Two downsides I can think of - First, I can't leave the hammock skinned and stay under the tarp like I can with skins, but I never really did that anyway. If I'm under the tarp, I'm usually at least sitting on the hammock, so that's not really a big loss. Second, this isn't a compression sack, and my Python Skins did a pretty good job of compressing the underquilt. If this were a bigger issue I could just put compression straps on it, but I don't need them.
Weight is also an advantage. JRB Python Skins plus a JRB compression sack for the top quilt total 3 oz, but this weighs only .75 oz (20 g).
|I just started with an 18"x34" piece of 1.1 oz silnylon and made a stuff sack.
I used an inner core from 550 cord as the drawstring, and used a hot needle to melt the drawstring hole in the channel. I'll have to replace this with something bigger, though - the cordlock isn't strong enough to keep it closed with this thin cord. An empty 550 cord sheath will probably work well.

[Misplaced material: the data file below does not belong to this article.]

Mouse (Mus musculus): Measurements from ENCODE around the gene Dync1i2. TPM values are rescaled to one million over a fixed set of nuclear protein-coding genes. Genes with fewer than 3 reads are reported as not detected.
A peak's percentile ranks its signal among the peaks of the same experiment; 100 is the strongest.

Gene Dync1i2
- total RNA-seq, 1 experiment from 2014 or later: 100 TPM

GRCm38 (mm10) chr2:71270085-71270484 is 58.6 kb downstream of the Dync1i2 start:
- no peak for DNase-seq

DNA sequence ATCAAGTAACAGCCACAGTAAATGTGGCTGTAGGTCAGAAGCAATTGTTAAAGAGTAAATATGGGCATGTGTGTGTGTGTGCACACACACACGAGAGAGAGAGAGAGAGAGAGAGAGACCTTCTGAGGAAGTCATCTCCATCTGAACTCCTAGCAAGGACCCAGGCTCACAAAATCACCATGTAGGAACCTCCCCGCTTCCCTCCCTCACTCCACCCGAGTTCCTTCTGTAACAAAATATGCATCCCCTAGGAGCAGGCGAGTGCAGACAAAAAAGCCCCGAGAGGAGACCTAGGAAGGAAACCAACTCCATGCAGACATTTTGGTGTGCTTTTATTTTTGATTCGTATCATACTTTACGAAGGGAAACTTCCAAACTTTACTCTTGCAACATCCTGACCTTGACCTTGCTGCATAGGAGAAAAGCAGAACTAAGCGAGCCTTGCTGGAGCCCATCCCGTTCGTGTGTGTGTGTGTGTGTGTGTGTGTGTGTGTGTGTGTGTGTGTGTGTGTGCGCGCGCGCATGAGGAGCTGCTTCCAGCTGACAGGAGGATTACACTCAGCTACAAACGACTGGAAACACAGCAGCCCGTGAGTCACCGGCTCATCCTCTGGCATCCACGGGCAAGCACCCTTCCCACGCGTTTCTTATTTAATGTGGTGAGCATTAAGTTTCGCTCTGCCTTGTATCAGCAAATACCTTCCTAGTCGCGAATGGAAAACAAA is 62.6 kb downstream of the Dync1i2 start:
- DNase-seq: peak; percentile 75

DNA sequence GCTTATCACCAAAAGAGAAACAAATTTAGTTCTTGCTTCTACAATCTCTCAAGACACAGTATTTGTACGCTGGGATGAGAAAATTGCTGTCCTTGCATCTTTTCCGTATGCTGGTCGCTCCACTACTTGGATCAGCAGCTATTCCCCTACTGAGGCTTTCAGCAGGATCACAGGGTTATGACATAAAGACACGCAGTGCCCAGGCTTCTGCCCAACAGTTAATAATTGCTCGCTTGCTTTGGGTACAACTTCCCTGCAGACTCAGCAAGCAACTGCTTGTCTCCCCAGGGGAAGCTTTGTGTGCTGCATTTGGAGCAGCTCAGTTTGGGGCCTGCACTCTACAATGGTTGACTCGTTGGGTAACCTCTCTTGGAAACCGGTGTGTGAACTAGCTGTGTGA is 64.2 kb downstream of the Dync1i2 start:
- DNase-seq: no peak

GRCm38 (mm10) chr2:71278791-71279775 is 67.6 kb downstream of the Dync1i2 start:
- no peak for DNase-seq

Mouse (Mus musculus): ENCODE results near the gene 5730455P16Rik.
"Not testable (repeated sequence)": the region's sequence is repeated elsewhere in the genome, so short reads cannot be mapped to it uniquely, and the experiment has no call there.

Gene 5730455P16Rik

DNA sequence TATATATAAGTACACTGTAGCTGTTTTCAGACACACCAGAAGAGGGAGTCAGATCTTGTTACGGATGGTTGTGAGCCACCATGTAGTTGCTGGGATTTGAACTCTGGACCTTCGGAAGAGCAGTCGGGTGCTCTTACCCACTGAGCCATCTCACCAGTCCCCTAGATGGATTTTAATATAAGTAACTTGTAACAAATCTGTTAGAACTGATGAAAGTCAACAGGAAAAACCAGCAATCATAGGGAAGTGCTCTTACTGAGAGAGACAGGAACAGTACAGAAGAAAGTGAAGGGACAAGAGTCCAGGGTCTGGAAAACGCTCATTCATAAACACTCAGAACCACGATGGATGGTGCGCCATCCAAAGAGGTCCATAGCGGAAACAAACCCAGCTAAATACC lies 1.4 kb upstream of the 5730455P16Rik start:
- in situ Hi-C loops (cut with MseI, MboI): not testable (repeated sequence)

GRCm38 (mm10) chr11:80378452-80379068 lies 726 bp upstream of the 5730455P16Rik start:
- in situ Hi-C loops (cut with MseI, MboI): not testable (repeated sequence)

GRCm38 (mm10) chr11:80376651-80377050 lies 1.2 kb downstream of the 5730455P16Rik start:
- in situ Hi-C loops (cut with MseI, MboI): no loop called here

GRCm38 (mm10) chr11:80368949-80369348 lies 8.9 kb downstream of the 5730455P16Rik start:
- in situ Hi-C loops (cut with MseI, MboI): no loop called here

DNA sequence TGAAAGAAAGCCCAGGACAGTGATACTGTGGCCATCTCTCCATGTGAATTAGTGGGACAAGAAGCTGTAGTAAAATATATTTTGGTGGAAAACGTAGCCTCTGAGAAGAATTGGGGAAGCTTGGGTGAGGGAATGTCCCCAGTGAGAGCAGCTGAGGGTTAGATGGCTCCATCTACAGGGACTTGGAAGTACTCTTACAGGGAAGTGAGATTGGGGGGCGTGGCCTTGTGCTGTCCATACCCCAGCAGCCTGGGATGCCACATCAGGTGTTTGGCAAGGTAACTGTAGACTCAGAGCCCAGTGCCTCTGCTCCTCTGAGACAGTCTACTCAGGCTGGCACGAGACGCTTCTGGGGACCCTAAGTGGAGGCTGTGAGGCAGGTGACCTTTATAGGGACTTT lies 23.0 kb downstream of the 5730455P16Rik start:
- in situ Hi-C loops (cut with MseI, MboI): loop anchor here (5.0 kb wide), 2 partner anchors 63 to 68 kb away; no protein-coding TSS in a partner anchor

|The stuffsack has a rectangle bottom. I tried using the button-hole maker on my machine but it kept tangling...I think the material is too thin for it. So I just used the hot needle again to make the bottom hole for the hammock support to pass through.|
|It looks like it'll provide a bit of protection against some windblown rain when it's hung up. I could also use it for extra storage at night. When I get the hammock bivy finished, I'll probably leave it in here when I'm not using it.|
|Close-up of the hole when the bag is set up.|
|This is the DownHammock v2 and Nest top quilt in one small bag. It's about the size of a gallon milk jug.
It's hanging from the support sticking out the top end. Since I'm using the buckle supports for now, I'll just let that extra 3" or so hang out when I pack it up, and I'll put the tree straps in an outer pocket on my pack...probably with my tarp since they may be wet.